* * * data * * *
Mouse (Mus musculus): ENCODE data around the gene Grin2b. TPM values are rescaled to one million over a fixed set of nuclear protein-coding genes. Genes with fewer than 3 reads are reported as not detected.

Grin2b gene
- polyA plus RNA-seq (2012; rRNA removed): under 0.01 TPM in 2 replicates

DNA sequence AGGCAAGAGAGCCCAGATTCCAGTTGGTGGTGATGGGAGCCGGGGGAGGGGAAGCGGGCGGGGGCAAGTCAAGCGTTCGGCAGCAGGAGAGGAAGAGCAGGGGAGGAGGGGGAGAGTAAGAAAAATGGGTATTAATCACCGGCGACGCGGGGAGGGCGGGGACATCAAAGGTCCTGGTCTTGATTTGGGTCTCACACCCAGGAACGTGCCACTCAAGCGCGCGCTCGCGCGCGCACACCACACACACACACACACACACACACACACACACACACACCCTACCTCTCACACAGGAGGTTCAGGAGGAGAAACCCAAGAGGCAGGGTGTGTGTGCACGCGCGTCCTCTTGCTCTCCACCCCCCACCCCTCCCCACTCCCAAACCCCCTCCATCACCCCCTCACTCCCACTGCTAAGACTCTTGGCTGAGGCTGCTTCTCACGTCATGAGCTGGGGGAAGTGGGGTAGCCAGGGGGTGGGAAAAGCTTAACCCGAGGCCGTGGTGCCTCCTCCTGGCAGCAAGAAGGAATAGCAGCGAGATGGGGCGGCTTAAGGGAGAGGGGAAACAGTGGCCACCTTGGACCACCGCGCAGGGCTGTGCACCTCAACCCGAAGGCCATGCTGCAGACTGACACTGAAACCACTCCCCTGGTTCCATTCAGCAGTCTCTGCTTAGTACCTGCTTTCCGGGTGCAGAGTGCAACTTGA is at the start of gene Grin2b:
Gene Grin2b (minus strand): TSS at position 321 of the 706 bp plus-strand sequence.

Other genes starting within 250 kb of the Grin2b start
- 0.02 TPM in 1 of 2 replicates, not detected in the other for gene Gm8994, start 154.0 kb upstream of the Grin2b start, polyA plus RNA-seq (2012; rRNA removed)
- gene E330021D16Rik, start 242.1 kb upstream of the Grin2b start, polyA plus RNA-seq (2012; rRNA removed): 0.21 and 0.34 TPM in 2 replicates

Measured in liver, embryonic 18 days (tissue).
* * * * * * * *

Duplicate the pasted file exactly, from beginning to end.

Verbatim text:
Mouse (Mus musculus): ENCODE data around the gene Grin2b. TPM values are rescaled to one million over a fixed set of nuclear protein-coding genes. Genes with fewer than 3 reads are reported as not detected.

Grin2b gene
- polyA plus RNA-seq (2012; rRNA removed): under 0.01 TPM in 2 replicates

DNA sequence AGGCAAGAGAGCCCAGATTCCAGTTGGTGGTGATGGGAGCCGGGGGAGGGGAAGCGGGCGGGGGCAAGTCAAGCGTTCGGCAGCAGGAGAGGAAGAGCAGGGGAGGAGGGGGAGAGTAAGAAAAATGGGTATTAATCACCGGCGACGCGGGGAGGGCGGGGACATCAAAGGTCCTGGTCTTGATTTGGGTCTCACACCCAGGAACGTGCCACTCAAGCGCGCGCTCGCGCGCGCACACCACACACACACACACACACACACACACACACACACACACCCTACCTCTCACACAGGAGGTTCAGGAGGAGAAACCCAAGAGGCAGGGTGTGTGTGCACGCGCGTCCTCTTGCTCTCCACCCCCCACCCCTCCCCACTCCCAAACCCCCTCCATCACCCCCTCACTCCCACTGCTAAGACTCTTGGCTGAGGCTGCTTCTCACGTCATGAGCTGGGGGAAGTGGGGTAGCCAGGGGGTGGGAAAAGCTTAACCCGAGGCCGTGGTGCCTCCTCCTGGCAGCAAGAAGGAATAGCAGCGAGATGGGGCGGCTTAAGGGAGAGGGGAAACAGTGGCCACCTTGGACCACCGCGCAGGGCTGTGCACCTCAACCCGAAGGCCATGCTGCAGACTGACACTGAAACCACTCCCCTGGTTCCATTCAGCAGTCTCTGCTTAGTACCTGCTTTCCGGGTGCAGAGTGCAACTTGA is at the start of gene Grin2b:
Gene Grin2b (minus strand): TSS at position 321 of the 706 bp plus-strand sequence.

Other genes starting within 250 kb of the Grin2b start
- 0.02 TPM in 1 of 2 replicates, not detected in the other for gene Gm8994, start 154.0 kb upstream of the Grin2b start, polyA plus RNA-seq (2012; rRNA removed)
- gene E330021D16Rik, start 242.1 kb upstream of the Grin2b start, polyA plus RNA-seq (2012; rRNA removed): 0.21 and 0.34 TPM in 2 replicates

Measured in liver, embryonic 18 days (tissue).